In this c.â€‰1772 portrait by John Singleton Copley, Adams points at the Massachusetts Charter, which he viewed as a constitution that protected the peoples’ rights.
|4th Governor of Massachusetts|
October 8, 1794 â€“ June 2, 1797
|Preceded by||John Hancock|
|Succeeded by||Increase Sumner|
|3rd Lieutenant Governor of Massachusetts|
1789 â€“ 1794
October 8, 1793 â€“ 1794
|Preceded by||Benjamin Lincoln|
|Succeeded by||Moses Gill|
|President of the Massachusetts Senate|
|Delegate from Massachusetts to the Continental Congress|
|Clerk of the Massachusetts House of Representatives|
|Born||September 27 [O.S. September 16] 1722
Boston, Massachusetts Bay
|Died||October 2, 1803
Cambridge, Massachusetts, U.S.
|Resting place||Granary Burying Ground, Boston|
|Political party||Democratic-Republican (1790s)|
It behooves every American to encourage home manufactures, that our oppressors may feel through their pockets the effects of their blind folly.
Our contest is not only whether we ourselves shall be free, but whether there shall be left to mankind an asylum on earth for civil and religious liberty.
Among the natural rights of the colonists are these: First a right to life, secondly to liberty, and thirdly to property; together with the right to defend them in the best manner they can.
While I am in this world, I am resolved that no vexation shall put me out of temper if I can possibly command myself. Even old age, which is making strides towards me, shall not prevail to make me peevish.
It does not require a majority to prevail, but rather an irate, tireless minority keen to set brush fires in people's minds.
If we despond, public confidence is destroyed, the people will no longer yield their support to a hopeless contest, and American liberty is no more. Through the darkness which shrouds our prospects, the ark of safety is visible. Despondency becomes not the dignity of our cause, nor the character of those who are its supporters.
He who is void of virtuous attachments in private life is, or very soon will be, void of all regard for his country. There is seldom an instance of a man guilty of betraying his country, who had not before lost the feeling of moral obligations in his private connections.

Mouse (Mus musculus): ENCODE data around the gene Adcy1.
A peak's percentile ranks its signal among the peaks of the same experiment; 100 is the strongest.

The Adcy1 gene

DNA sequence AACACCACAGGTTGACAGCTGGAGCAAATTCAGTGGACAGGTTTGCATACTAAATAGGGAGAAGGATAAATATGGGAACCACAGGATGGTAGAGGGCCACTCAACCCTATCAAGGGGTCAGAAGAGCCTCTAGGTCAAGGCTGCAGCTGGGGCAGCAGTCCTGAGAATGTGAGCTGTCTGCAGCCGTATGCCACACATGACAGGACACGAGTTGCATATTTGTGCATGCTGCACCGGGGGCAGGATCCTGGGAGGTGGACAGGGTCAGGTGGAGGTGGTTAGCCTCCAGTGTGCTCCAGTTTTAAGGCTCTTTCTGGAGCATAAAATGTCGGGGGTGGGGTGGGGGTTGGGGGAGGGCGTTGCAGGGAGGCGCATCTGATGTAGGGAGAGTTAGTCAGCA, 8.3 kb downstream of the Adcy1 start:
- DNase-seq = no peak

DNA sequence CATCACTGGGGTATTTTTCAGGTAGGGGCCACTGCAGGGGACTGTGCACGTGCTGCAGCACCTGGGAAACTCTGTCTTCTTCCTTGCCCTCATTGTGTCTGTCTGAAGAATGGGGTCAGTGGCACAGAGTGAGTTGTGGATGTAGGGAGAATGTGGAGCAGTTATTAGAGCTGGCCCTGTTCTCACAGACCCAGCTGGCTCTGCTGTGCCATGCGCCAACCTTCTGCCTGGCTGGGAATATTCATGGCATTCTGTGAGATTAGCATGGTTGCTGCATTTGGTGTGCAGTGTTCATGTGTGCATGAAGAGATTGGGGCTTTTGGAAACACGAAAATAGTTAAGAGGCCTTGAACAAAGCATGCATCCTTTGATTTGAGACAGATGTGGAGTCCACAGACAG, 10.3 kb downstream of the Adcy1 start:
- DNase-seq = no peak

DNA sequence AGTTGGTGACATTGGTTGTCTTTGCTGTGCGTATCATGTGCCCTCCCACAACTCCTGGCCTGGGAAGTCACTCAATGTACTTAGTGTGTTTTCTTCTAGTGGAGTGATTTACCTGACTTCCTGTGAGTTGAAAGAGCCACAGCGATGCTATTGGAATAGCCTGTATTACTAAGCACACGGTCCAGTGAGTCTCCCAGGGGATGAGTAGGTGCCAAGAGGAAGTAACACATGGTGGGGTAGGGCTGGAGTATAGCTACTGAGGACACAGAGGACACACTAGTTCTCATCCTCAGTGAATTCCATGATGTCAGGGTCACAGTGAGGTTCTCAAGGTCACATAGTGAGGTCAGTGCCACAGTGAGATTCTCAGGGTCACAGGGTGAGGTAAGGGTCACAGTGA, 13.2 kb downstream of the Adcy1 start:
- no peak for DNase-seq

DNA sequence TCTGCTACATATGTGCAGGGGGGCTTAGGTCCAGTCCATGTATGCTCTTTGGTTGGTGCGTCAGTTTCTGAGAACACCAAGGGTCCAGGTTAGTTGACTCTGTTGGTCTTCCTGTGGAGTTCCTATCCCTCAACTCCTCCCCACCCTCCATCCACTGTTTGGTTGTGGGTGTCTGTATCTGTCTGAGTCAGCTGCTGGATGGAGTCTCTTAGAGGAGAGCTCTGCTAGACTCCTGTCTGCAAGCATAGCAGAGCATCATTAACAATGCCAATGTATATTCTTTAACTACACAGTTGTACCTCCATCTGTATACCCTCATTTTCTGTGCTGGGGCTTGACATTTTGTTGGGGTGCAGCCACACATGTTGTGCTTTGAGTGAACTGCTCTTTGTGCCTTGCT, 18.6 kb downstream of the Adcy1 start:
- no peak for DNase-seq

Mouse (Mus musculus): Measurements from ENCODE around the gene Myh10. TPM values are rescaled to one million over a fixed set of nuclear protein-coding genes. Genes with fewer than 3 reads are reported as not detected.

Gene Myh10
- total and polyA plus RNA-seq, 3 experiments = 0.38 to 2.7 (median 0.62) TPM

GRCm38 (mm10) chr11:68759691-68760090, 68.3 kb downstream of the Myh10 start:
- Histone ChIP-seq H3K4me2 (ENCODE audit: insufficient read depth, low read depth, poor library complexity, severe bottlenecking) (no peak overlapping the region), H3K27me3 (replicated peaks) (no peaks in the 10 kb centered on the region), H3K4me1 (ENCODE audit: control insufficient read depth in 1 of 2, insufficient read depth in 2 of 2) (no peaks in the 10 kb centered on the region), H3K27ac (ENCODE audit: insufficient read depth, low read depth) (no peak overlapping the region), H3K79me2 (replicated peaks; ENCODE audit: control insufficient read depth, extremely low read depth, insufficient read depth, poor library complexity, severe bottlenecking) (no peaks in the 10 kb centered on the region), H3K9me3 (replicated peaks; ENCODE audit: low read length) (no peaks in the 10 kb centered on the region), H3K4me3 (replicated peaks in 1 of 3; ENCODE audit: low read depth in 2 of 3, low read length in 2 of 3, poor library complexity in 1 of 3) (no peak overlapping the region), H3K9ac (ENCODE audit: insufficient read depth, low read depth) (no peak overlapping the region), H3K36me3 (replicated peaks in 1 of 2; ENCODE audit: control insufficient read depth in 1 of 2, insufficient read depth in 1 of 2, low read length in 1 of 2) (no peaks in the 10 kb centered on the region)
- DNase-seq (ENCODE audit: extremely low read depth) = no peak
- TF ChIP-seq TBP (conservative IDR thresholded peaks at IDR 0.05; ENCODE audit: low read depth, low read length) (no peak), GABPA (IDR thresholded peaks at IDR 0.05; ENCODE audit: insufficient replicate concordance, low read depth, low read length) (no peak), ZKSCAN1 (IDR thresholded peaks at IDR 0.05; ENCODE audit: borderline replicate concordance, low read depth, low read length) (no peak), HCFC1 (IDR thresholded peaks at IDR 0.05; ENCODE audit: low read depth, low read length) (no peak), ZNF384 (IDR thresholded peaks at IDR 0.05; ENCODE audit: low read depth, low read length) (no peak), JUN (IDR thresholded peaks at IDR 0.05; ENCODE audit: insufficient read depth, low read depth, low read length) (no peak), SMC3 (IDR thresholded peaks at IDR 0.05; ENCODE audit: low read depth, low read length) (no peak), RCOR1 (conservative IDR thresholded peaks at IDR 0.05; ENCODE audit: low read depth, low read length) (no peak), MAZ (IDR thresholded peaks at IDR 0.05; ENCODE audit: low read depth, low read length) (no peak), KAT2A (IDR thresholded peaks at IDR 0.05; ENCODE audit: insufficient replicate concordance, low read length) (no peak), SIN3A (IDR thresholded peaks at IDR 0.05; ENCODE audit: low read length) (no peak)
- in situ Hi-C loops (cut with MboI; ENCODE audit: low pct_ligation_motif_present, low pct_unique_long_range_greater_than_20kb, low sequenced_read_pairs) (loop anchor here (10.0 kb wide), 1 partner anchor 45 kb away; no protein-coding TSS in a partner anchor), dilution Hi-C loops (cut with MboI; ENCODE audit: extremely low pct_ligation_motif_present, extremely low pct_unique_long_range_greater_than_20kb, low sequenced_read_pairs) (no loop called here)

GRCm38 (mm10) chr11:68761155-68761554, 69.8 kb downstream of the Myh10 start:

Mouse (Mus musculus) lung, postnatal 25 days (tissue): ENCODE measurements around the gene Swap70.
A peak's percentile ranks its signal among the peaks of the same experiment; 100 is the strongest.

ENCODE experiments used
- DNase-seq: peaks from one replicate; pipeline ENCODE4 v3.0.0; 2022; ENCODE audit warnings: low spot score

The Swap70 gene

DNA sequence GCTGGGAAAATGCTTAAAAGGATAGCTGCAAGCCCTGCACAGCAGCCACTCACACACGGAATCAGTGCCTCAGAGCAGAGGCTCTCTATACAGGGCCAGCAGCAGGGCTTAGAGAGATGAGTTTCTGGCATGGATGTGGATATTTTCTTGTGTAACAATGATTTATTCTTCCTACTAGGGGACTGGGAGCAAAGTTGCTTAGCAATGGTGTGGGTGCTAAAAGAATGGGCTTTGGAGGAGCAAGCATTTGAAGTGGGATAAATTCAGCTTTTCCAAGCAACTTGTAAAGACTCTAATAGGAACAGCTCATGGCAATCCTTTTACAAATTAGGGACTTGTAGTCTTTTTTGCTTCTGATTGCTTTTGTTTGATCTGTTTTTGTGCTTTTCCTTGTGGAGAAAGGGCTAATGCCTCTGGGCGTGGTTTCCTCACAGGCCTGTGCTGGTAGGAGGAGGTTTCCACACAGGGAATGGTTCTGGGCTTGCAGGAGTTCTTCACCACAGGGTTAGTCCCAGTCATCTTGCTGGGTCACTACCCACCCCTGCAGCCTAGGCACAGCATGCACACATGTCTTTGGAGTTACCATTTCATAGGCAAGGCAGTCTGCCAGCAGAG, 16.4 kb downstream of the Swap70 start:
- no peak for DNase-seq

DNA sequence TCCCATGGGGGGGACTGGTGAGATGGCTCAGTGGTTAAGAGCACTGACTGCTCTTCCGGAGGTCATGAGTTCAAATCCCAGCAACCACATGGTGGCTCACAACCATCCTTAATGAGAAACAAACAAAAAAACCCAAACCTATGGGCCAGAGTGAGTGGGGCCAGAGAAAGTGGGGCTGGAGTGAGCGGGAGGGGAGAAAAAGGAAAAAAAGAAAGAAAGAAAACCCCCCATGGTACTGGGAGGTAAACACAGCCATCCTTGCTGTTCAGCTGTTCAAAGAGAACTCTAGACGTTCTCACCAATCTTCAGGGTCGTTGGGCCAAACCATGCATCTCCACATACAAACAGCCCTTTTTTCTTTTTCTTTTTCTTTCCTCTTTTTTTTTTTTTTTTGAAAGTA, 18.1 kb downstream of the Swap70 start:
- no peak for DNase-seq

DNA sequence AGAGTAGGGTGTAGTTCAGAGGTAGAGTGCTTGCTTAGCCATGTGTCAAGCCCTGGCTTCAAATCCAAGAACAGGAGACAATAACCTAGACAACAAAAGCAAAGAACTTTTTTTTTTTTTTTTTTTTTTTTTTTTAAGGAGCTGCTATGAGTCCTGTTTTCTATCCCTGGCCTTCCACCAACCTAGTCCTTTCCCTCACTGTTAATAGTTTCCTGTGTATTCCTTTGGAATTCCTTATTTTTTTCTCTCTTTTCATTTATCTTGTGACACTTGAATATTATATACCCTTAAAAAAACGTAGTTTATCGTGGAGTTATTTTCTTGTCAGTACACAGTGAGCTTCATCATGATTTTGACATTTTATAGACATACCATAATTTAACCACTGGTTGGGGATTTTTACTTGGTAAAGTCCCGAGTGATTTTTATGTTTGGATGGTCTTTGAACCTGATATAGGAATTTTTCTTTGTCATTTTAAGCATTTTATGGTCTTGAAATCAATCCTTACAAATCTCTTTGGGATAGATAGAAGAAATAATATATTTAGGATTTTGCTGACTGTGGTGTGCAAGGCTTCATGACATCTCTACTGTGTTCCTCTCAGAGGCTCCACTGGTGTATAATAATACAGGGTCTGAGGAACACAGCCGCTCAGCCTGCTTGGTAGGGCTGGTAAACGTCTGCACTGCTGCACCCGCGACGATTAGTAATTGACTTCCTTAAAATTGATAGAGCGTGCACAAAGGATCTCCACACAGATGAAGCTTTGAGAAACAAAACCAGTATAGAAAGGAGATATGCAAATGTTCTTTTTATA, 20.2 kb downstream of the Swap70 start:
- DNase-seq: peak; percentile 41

It is not infrequent to hear men declaim loudly upon liberty, who, if we may judge by the whole tenor of their actions, mean nothing else by it but their own liberty – to oppress without control, or the restraint of laws, all who are poorer and weaker than themselves.
The liberties of our country, the freedom of our civil constitution, are worth defending against all hazards: And it is our duty to defend them against all attacks.
We have proclaimed to the world our determination 'to die freemen, rather than to live slaves.' We have appealed to Heaven for the justice of our cause, and in Heaven we have placed our trust.
For my own part, I have been wont to converse with poverty; and however disagreeable a companion she may be thought to be by the affluent and luxurious, who were never acquainted with her, I can live happily with her the remainder of my life if I can thereby contribute to the redemption of my country.
There is a solid satisfaction in one's having and being conscious that he merits the good opinion of men of true discernment and real worth. But to have a name among the weak and the wicked is shame and reproach.
If taxes are laid upon us in any shape without our having a legal representation where they are laid, are we not reduced from the character of free subjects to the miserable state of tributary slaves? We claim British rights not by charter only! We are born to them.
The love of power, like the love of money, increases with the possession of it; and we know in what ruin these baneful passions have involved human societies in all ages when they have been let loose and suffered to rage uncontrolled – There is no restraint like the pervading eye of the virtuous citizens.
The natural liberty of man is to be free from any superior power on Earth, and not to be under the will or legislative authority of man, but only to have the law of nature for his rule.
It does not take a majority to prevail… but rather an irate, tireless minority, keen on setting brushfires of freedom in the minds of men.
Power is, in its nature, encroaching; and such is the human make that men who are vested with a share of it are generally inclined to take more than it was intended they should have.
Numerous have been the manifestations of God's providence in sustaining us. In the gloomy period of adversity, we have had 'our cloud by day and pillar of fire by night.' We have been reduced to distress, and the arm of Omnipotence has raised us up.
The Constitution shall never be construed… to prevent the people of the United States who are peaceable citizens from keeping their own arms.
'But,' say the puling, pusillanimous cowards, 'we shall be subject to a long and bloody war if we declare independence.' On the contrary, I affirm it the only step that can bring the contest to a speedy and happy issue.
I do not regret the part I have taken in a cause so just and interesting to mankind.
How strangely will the Tools of a Tyrant pervert the plain Meaning of Words!
The marriage state was designed to complete the sum of human happiness in this life. It sometimes proves otherwise, but this is owing to the parties themselves, who either rush into it without due consideration or fail in point of discretion in their conduct towards each other afterwards.